Russian hackers stole National Security Agency cyber secrets after a contractor placed highly classified data on a home computer. The sensitive data included details on preventing cyber-attacks and exploiting foreign computer networks. The theft is likely to rank as one of the most important breaches in security, Reuters reported. The NSA-contracted employee was using Kaspersky antivirus software, according to the Washington Post.

While the National Security Agency (NSA) has declined comment about the significant security breach, federal prosecutors continue to investigate the 2015 case.

The employee took sensitive material home to work on it there, and along with running the Russian-backed antivirus software on his computer, enabled hackers to have access to his files, the Post noted.

Elite NSA hacker’s computer conduit for cyber theft by Russia

The worker was employed at Tailored Access Operations, which is an elite unit of NSA’s hacking division that creates tools for penetrating computers in order to obtain foreign intelligence. Though the employee was fired in 2015, he reportedly did not take the materials home with malicious intent – such as passing the classified data to a foreign counterintelligence agency, according to the Post.

As a result of the NSA material being stolen, the Russian government was, in turn, able to more readily detect and avoid cyber spying operations, track activities, and thwart defensive steps by the United States government.

The 2015 case, is the more recent harmful NSA breach and fuels the U.S. intelligence community’s belief that Kaspersky Lab’s software functions as a means for espionage by Russia.

Senator sounds alarm about public, government using Russian software

Democratic Senator Jeanne Shaheen (NH) is an outspoken critic of Kaspersky’s software and has advocated for a ban on the software’s use in federal computer networks.

She has asserted that there are “serious dangers” of the public and local, state, and federal governments using the company’s software, the Post reported. The NSA intrusion, she said, is a “stark warning.”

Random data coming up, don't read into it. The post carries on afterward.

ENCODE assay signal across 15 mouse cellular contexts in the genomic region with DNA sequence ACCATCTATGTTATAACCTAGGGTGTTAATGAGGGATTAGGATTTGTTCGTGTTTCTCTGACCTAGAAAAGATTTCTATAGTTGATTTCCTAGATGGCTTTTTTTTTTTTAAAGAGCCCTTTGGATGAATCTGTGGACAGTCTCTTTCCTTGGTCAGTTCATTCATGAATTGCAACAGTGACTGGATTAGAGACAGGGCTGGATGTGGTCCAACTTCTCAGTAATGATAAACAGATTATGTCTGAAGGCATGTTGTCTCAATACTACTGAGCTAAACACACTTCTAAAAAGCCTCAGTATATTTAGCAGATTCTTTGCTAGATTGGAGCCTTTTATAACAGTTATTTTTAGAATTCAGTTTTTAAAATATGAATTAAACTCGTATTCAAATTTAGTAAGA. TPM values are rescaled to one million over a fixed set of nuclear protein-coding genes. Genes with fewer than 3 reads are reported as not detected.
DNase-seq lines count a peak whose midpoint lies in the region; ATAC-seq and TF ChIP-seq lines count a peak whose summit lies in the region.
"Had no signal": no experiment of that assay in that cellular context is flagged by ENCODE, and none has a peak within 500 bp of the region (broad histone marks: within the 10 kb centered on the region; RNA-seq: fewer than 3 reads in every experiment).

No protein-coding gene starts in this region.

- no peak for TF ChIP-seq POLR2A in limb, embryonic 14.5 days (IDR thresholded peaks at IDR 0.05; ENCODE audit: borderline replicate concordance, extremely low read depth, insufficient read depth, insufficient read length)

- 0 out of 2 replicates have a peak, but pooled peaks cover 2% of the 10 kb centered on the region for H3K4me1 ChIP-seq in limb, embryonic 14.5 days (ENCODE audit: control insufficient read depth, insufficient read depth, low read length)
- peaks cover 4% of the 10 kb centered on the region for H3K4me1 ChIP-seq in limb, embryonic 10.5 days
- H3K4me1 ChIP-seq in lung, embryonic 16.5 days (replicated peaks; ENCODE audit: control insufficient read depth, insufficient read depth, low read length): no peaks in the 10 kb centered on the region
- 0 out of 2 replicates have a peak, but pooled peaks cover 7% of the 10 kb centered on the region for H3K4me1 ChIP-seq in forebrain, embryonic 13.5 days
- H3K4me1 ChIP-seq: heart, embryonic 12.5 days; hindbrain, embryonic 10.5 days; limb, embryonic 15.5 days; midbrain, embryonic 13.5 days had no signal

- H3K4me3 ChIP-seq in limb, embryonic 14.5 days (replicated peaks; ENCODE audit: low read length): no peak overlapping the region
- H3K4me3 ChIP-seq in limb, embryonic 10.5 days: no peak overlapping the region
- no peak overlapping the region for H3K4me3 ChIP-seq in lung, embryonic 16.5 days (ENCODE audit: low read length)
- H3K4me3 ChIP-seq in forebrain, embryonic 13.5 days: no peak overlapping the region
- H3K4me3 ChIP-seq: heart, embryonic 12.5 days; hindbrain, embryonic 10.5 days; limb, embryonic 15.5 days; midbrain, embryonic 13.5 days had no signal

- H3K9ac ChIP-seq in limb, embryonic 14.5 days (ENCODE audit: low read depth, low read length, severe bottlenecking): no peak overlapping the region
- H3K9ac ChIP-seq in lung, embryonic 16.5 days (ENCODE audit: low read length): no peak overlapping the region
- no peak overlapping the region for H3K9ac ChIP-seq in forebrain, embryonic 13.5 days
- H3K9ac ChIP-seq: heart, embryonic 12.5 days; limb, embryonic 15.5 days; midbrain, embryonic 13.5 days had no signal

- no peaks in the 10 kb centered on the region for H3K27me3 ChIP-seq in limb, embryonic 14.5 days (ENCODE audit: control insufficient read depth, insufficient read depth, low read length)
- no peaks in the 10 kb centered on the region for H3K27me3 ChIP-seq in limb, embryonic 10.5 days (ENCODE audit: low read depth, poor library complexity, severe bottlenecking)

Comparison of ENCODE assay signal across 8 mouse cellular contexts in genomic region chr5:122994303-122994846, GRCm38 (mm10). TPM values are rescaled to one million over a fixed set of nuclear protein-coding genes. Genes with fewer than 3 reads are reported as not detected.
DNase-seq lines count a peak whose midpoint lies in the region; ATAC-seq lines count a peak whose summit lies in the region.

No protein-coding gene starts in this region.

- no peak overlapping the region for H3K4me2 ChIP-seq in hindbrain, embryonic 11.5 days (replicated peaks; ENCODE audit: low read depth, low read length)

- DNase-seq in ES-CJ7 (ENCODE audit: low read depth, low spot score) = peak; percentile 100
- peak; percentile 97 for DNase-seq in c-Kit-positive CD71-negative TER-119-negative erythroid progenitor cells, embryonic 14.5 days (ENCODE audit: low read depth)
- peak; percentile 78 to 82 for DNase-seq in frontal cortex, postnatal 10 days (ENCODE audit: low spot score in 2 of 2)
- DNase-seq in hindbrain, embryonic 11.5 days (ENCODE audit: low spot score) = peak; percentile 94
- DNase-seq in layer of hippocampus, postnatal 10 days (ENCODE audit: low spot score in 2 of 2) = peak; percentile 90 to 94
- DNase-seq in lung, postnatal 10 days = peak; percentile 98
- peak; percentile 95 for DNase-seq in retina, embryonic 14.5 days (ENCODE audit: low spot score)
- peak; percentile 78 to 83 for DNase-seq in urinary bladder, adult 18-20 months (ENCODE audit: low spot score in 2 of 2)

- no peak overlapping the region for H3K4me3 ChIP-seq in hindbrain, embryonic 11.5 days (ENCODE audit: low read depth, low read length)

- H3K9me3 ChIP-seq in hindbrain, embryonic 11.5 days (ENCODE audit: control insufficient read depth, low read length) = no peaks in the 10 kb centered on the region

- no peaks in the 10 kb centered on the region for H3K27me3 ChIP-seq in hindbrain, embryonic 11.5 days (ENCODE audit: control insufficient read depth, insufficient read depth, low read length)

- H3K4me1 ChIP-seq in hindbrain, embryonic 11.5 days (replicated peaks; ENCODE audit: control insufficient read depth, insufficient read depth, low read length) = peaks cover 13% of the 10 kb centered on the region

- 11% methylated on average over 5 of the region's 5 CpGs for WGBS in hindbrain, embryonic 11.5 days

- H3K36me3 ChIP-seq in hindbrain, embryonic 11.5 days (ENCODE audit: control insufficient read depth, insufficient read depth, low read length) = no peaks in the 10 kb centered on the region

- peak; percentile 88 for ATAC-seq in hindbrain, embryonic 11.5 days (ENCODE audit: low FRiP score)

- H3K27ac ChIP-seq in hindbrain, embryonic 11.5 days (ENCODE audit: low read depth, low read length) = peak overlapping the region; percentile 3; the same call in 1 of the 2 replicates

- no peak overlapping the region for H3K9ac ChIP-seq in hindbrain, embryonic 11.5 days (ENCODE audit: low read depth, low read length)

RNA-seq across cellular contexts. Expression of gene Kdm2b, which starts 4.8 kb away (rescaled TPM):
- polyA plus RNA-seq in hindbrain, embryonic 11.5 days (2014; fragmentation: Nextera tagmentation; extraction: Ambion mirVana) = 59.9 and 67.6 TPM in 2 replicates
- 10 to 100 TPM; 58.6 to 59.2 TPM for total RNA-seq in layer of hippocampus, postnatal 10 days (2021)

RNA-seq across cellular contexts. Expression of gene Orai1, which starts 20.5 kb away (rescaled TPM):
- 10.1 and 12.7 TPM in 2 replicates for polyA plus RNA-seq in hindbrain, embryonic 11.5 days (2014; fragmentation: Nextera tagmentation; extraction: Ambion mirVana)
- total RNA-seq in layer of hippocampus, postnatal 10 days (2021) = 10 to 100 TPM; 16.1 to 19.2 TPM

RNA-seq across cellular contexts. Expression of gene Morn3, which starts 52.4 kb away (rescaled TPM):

Among the material the employee had taken home to work on was hacking tools. He was assisting in developing tools aimed as replacements for tools believed to have been compromised after the NSA breach of material, as well, by Edward Snowden, a former contractor.

The Post stated that the 2015 NSA security intrusion highlights the security risks entailed in using software that is as seemingly innocuous as virus detection applications.

U.S. intelligence community says Kaspersky Lab linked to Russia

The intelligence community in the United States has reportedly long-held the belief that Kaspersky is linked to the Russian government. Kaspersky Lab asserts that it is not inappropriately tied to the government in Russia, however. The company further stated that news continuing to “perpetuate accusations about the company” is unfortunate” according to the Post. Kaspersky Lab claims it has not received evidence to substantiate unproven claims.

Last month, the Department of Homeland Security (DHS) gave civilian agencies, on DHS networks, 90 days to identify and remove Kaspersky software, unless the agencies were directed otherwise.

DHS said the order was given because the company has ties to the Russian government and the software does present a security risk, the Post wrote.

Nebraska Senator says can’t beat opponent by handing over ‘playbook’

Republican Senator Ben Sasse (NE) said that it is more difficult “to beat your opponent when they’re reading your playbook,” according to the Post. He also stated that it is “even worse when someone on your team gives it to them.” He said the United States can’t afford “self-inflicted injuries” since Russia is clearly a United States adversary in cyberspace.